Tribes want hospital to also serve non-IndiansBISMARCK — Allowing non-American Indians to pay for the use of a new hospital planned for the Fort Berthold Reservation would help fund the facility and provide a service for northwest North Dakota residents, the chairman of the Three Affiliated Tribes says.
By: By James MacPherson, The Associated Press , The Jamestown Sun
BISMARCK — Allowing non-American Indians to pay for the use of a new hospital planned for the Fort Berthold Reservation would help fund the facility and provide a service for northwest North Dakota residents, the chairman of the Three Affiliated Tribes says.
“The main goal is to be self-supporting,” said Marcus Levings, tribal chairman. “It’s in the community’s best interest to make it a business and it gives non-Natives the alternative of having to go to Minot or Bismarck.”
It’s the substance of a tribal lawsuit against the federal Indian Health Service filed in U.S. District Court in Washington, D.C. The tribes say the IHS was wrong to deny a proposal to provide medical services to non-Indians.
The lawsuit also alleges the agency is withholding more than $1 million annually in so-called “contract support costs” that are needed to administer existing health care programs on the 1.2 million-acre reservation.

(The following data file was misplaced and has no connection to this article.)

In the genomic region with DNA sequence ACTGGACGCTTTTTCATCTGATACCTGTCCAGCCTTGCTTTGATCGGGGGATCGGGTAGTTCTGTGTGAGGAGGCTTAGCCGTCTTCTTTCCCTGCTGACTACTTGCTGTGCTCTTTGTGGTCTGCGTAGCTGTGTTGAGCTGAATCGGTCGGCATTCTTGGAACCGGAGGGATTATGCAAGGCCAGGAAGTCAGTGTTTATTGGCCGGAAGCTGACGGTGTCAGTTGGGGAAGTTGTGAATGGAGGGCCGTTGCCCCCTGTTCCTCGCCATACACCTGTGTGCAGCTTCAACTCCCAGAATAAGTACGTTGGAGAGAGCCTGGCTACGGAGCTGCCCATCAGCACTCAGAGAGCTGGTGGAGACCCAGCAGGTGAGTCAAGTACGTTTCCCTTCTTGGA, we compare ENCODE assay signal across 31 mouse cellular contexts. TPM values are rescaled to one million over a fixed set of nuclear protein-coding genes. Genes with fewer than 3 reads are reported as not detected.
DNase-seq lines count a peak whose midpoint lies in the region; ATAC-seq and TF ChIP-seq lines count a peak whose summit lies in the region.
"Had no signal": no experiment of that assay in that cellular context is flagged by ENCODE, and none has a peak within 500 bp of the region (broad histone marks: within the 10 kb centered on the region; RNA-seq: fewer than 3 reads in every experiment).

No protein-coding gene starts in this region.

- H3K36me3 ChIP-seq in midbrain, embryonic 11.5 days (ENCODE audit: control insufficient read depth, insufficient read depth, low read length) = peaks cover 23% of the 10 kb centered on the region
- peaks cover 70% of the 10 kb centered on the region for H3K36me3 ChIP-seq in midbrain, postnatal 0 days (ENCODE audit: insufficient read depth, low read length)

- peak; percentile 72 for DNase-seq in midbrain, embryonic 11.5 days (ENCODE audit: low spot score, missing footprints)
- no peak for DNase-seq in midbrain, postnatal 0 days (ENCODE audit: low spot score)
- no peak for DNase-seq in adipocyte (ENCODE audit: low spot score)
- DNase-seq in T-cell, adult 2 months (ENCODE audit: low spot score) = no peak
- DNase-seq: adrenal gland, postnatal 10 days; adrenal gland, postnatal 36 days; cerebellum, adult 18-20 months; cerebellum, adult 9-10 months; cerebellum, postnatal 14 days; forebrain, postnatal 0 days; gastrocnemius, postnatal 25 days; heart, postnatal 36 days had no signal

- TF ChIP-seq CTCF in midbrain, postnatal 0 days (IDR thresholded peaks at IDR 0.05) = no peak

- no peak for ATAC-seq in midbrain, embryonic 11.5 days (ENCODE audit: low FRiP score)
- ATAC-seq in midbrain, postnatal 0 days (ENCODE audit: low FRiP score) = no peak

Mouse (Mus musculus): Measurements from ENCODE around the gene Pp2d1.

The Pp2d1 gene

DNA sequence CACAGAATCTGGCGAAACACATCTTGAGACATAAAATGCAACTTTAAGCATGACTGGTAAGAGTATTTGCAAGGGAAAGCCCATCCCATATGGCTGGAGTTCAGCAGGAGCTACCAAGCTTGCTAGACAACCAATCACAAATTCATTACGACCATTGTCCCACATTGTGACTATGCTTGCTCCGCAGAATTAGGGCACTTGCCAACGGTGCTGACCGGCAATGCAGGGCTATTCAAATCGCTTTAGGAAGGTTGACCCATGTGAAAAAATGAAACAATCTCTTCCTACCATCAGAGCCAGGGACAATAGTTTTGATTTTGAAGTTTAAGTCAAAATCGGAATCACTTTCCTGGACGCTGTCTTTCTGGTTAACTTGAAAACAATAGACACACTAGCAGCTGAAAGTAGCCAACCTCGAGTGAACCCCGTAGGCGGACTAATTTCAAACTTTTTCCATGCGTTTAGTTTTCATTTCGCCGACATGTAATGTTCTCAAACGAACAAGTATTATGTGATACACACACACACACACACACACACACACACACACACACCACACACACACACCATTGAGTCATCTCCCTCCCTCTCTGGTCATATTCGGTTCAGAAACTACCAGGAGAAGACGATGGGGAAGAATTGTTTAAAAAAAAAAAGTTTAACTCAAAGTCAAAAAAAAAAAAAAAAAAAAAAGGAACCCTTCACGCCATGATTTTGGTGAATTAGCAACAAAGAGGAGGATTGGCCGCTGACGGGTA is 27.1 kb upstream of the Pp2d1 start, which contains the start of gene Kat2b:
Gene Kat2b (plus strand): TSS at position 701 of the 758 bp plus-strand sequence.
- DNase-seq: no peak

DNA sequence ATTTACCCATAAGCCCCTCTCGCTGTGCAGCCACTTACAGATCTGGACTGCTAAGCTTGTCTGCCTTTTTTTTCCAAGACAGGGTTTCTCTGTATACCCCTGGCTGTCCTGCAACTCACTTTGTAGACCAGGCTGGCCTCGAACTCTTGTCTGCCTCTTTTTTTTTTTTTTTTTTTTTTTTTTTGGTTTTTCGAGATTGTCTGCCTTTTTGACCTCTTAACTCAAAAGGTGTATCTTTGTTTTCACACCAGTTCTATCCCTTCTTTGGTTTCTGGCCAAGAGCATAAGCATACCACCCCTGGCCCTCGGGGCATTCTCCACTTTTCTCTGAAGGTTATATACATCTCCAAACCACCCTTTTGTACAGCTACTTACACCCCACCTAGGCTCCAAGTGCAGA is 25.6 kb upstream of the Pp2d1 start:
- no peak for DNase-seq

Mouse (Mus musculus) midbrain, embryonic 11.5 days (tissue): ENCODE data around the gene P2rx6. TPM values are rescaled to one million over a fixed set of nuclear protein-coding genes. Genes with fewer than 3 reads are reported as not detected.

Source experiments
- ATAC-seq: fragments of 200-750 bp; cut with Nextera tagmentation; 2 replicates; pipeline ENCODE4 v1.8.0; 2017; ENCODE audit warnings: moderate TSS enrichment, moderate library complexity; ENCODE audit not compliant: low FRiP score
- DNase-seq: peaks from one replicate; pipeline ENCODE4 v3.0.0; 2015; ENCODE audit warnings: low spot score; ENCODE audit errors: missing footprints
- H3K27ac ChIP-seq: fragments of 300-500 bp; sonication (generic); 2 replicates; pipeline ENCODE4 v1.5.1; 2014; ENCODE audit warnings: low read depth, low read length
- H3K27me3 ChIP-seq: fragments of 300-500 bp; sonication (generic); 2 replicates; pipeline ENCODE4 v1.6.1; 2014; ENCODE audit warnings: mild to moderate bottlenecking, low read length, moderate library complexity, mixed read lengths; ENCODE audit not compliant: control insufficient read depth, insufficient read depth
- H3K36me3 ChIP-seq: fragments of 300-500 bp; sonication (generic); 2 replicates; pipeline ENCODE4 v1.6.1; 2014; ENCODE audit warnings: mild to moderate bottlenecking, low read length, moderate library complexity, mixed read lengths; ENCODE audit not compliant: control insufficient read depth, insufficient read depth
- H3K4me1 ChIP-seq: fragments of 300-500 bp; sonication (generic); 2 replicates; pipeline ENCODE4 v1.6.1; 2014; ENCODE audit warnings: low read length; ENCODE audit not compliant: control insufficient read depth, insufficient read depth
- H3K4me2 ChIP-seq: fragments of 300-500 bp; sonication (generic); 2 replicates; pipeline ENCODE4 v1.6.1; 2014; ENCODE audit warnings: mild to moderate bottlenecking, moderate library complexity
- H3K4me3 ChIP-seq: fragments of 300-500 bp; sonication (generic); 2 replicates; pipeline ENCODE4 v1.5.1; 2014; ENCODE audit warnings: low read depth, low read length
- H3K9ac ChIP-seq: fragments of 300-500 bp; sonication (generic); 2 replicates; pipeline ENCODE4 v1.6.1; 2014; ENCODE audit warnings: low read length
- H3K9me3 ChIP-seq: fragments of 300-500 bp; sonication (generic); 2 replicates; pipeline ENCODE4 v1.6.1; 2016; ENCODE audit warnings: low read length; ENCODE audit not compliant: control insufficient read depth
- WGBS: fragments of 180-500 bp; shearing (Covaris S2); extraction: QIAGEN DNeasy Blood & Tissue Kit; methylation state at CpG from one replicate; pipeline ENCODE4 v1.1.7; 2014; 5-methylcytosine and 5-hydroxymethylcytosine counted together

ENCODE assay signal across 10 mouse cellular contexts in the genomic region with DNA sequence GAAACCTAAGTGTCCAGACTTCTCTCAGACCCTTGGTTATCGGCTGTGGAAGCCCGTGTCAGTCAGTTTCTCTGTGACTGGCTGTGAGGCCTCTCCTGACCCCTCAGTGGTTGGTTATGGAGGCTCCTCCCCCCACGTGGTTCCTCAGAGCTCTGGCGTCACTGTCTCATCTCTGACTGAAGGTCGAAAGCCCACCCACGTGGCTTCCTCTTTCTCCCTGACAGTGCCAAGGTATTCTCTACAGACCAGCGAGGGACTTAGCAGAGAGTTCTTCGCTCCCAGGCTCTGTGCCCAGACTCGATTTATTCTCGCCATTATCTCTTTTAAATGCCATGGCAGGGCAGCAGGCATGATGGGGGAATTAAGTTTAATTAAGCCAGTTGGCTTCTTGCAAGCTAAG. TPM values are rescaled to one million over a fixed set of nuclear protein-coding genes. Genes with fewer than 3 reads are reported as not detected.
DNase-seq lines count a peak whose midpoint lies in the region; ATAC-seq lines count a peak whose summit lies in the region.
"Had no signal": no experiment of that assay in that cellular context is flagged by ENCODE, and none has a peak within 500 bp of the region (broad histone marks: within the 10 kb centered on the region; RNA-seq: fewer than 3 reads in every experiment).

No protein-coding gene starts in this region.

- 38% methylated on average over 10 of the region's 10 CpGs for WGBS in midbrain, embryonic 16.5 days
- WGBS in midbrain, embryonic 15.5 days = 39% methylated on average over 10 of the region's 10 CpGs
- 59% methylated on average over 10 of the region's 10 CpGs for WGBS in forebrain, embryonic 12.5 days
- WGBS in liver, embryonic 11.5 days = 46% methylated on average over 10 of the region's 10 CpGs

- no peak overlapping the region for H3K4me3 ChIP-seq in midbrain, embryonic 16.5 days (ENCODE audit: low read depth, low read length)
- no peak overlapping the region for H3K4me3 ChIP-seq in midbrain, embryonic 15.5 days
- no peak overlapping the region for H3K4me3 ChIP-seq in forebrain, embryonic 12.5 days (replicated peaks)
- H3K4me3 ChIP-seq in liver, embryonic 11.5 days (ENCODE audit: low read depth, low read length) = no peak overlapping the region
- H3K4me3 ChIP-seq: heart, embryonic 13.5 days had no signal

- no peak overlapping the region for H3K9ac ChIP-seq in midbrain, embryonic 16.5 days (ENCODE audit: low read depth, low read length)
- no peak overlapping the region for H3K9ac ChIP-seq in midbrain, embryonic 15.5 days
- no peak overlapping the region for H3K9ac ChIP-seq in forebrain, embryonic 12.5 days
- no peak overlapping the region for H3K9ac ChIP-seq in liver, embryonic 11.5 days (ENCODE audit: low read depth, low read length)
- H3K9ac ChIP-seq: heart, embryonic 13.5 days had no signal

Earlier this week, U.S. District Judge John Bates denied the government’s request to dismiss the suit, which was filed in September.
Levings said many reservation health care facilities in the U.S. accept non-Indian patients. He said he has toured some where “there were more non-Natives in the waiting rooms than Native Americans.”
Dianne Dawson, a spokeswoman for Indian Health Service, said the agency could not comment on the lawsuit or its policies.
The Mandan, Hidatsa and Arikara make up the Three Affiliated Tribes. In late 2007, the tribes requested to manage all reservation programs administered by the Indian Health Service, under a federal law that grants self-governance to American Indians.